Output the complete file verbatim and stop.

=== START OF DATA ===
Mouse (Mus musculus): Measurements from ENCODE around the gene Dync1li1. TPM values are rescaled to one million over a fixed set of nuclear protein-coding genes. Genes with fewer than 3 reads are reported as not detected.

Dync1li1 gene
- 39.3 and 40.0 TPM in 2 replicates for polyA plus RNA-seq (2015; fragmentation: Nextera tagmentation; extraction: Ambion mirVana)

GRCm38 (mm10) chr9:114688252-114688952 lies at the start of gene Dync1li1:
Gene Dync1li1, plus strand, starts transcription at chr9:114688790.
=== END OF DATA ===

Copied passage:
Mouse (Mus musculus): Measurements from ENCODE around the gene Dync1li1. TPM values are rescaled to one million over a fixed set of nuclear protein-coding genes. Genes with fewer than 3 reads are reported as not detected.

Dync1li1 gene
- 39.3 and 40.0 TPM in 2 replicates for polyA plus RNA-seq (2015; fragmentation: Nextera tagmentation; extraction: Ambion mirVana)

GRCm38 (mm10) chr9:114688252-114688952 lies at the start of gene Dync1li1:
Gene Dync1li1, plus strand, starts transcription at chr9:114688790.